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The Louisiana Native Guards

The Black Military Experience During the Civil War

James G. Hollandsworth Jr.

Publication Year: 1995

Early in the Civil War, Louisiana's Confederate government sanctioned a militia unit of black troops, the Louisiana Native Guards. Intended as a response to demands from members of New Orleans' substantial free black population that they be permitted to participate in the defense of their state, the unit was used by Confederate authorities for public display and propaganda purposes but was not allowed to fight. After the fall of New Orleans, General Benjamin F. Butler brought the Native Guards into Federal military service and increased their numbers with runaway slaves. He intended to use the troops for guard duty and heavy labor. His successor, Nathaniel P. Banks, did not trust the black Native Guard officers, and as he replaced them with white commanders, the mistreatment and misuse of the black troops steadily increased. The first large-scale deployment of the Native Guards occurred in May, 1863, during the Union siege of Port Hudson, Louisiana, when two of their regiments were ordered to storm an impregnable hilltop position. Although the soldiers fought valiantly, the charge was driven back with extensive losses. The white officers and the northern press praised the tenacity and fighting ability of the black troops, but they were still not accepted on the same terms as their white counterparts. After the war, Native Guard veterans took up the struggle for civil rights - in particular, voting rights - for Louisiana's black population. The Louisiana Native Guards is the first account to consider that struggle. By documenting their endeavors through Reconstruction, James G. Hollandsworth places the Native Guards' military service in the broader context of a civil rights movement thatpredates more recent efforts by a hundred years. This remarkable work presents a vivid picture of men eager to prove their courage and ability to a world determined to exploit and demean them.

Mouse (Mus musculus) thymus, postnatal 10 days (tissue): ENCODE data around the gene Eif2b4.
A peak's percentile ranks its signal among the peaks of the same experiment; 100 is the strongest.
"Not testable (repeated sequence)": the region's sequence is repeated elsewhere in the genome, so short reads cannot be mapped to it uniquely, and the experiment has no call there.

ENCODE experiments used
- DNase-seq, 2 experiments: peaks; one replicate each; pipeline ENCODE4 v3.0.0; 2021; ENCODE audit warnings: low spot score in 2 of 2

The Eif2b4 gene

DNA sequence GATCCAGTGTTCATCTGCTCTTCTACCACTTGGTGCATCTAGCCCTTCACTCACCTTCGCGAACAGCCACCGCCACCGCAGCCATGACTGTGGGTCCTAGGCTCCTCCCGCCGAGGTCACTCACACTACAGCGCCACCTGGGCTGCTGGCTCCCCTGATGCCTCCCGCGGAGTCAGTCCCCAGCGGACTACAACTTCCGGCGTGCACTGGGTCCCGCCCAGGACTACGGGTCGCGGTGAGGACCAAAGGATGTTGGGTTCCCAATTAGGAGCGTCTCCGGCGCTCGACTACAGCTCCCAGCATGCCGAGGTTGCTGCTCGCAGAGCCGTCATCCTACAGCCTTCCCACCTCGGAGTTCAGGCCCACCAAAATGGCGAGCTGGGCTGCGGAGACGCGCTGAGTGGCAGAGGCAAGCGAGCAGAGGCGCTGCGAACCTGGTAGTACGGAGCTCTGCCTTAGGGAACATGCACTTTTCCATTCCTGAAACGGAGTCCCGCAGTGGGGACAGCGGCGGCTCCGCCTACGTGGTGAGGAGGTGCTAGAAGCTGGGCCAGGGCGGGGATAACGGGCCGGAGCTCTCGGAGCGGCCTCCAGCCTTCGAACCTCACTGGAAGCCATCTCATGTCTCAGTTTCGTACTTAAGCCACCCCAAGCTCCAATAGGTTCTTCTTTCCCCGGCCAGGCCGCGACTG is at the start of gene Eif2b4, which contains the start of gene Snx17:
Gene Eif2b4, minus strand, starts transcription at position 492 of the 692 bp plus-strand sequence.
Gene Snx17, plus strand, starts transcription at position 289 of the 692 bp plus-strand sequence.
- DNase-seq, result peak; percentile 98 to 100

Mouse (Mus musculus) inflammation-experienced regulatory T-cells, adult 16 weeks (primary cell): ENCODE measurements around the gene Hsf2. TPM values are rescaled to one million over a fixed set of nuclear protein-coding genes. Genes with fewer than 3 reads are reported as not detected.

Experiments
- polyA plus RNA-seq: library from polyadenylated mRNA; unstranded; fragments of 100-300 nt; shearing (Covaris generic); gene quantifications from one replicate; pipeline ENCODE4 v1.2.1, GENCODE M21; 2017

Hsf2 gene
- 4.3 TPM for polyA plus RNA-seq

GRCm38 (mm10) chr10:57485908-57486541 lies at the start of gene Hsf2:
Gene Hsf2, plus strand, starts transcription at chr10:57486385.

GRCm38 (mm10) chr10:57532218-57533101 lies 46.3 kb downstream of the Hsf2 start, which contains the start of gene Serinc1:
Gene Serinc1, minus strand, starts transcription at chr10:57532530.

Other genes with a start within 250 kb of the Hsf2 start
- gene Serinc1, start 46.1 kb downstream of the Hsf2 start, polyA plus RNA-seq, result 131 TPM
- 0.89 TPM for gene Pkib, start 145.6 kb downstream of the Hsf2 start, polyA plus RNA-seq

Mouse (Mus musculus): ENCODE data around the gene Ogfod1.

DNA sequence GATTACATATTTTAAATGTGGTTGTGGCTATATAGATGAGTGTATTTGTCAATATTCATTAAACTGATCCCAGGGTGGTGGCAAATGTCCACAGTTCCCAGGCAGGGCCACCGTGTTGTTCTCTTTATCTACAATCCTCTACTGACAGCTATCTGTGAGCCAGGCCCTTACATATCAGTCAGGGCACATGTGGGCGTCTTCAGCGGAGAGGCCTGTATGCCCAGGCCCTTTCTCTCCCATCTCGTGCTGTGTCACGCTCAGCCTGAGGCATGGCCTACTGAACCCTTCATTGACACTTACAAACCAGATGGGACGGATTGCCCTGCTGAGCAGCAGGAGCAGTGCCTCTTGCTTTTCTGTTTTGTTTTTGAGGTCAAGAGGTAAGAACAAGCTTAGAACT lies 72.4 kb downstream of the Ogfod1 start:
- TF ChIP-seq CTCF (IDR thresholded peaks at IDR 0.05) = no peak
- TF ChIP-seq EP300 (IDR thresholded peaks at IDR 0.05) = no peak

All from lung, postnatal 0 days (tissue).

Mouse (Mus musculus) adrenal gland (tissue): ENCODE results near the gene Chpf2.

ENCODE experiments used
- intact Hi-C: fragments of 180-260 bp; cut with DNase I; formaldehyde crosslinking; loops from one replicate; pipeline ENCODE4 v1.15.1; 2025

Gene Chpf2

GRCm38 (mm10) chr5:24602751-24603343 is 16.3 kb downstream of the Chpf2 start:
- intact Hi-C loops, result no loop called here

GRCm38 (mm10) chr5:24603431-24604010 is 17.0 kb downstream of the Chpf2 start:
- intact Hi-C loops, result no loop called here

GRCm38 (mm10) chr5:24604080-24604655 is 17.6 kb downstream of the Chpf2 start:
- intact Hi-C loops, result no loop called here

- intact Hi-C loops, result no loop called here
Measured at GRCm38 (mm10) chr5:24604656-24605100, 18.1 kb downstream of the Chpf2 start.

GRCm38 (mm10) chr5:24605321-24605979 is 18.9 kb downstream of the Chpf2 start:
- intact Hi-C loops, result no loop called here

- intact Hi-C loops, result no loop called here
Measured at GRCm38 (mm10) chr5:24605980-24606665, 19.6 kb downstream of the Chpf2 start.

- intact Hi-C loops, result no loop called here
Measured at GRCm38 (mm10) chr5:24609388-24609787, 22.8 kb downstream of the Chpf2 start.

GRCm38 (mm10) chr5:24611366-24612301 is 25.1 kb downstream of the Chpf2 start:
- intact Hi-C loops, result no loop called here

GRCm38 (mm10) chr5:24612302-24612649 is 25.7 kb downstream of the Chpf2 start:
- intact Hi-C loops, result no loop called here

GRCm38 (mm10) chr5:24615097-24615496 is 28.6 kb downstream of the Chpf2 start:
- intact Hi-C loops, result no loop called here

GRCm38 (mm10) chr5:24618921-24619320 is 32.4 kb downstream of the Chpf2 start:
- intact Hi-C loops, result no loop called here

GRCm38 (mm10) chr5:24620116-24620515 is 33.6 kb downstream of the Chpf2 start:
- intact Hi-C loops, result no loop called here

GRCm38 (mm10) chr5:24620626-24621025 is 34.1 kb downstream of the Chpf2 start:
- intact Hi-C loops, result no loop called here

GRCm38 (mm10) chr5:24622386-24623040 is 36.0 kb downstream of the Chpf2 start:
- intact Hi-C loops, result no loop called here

Published by: Louisiana State University Press

Title Page, Copyright

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pp. xi

Many persons have helped me with the research for this book. I would like to acknowledge in particular the assistance of Mike Musick, Mike Meier, Bill Lind, and Stuart Butler, at the National Archives; Bob Melchiori, of Vienna, Virginia; Joan Caldwell and Bill Meneray, at the Howard-Tilton...


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pp. xiii-xiv

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1. Defenders of the Native Land

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pp. 1-11

It was a grand review. Twenty-six thousand men lined the dual carriage ways of Canal Street from the levee to the cemeteries, a distance of three and a half miles. "It was by far the greatest and most imposing sight ever presented by the population of the Crescent City," a correspondent from the...

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2. Great Pride in the Business

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pp. 12-22

Federal troops under the command of Benjamin F. Butler occupied New Orleans on May 1, 1862. Butler faced numerous problems in the occupied city. Food was in short supply, and the Crescent City's notorious lack of sanitation raised the specter of disease and fever as the hot summer months approached...

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3. Woe to Any Man Who Flinches

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pp. 23-35